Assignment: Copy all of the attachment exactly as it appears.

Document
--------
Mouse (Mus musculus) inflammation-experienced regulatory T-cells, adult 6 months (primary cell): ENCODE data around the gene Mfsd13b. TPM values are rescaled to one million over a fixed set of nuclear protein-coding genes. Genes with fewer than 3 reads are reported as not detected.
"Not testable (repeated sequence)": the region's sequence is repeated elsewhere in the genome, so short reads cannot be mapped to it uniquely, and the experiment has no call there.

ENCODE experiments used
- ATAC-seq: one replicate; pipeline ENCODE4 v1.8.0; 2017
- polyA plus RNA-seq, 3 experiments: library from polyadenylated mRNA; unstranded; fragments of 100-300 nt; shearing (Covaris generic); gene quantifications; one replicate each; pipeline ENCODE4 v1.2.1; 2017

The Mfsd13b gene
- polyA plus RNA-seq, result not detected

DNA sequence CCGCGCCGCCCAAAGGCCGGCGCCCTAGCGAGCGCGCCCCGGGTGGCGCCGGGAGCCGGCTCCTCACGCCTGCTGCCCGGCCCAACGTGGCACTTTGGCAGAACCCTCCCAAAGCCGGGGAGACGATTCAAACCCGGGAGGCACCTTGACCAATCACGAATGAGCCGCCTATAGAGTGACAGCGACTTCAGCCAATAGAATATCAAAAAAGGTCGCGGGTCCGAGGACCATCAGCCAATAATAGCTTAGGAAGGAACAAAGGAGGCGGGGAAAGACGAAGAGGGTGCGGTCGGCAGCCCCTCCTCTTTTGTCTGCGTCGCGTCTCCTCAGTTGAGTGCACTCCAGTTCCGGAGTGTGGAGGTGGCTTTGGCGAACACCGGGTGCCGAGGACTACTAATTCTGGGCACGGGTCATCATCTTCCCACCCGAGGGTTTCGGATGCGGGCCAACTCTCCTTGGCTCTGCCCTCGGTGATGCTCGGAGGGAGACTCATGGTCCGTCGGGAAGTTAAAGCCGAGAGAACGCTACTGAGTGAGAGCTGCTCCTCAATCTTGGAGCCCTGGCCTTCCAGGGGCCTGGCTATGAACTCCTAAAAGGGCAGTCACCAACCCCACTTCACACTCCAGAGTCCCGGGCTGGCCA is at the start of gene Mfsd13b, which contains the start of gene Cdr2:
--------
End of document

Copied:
Mouse (Mus musculus) inflammation-experienced regulatory T-cells, adult 6 months (primary cell): ENCODE data around the gene Mfsd13b. TPM values are rescaled to one million over a fixed set of nuclear protein-coding genes. Genes with fewer than 3 reads are reported as not detected.
"Not testable (repeated sequence)": the region's sequence is repeated elsewhere in the genome, so short reads cannot be mapped to it uniquely, and the experiment has no call there.

ENCODE experiments used
- ATAC-seq: one replicate; pipeline ENCODE4 v1.8.0; 2017
- polyA plus RNA-seq, 3 experiments: library from polyadenylated mRNA; unstranded; fragments of 100-300 nt; shearing (Covaris generic); gene quantifications; one replicate each; pipeline ENCODE4 v1.2.1; 2017

The Mfsd13b gene
- polyA plus RNA-seq, result not detected

DNA sequence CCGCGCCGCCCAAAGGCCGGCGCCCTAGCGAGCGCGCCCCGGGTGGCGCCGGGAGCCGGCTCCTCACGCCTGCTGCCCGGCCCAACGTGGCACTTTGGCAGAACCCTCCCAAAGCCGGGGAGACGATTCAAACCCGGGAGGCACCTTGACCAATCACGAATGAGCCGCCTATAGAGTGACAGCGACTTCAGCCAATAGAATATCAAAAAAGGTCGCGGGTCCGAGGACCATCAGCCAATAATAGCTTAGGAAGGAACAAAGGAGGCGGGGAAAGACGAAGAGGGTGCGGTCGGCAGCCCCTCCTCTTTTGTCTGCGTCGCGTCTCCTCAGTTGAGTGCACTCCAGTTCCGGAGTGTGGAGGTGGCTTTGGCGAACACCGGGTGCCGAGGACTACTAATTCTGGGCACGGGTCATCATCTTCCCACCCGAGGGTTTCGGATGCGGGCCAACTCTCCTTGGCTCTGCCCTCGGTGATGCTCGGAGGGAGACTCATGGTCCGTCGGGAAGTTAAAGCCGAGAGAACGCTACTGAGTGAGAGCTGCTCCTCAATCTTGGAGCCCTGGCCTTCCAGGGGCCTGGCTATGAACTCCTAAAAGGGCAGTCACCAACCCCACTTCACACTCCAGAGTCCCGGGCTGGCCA is at the start of gene Mfsd13b, which contains the start of gene Cdr2: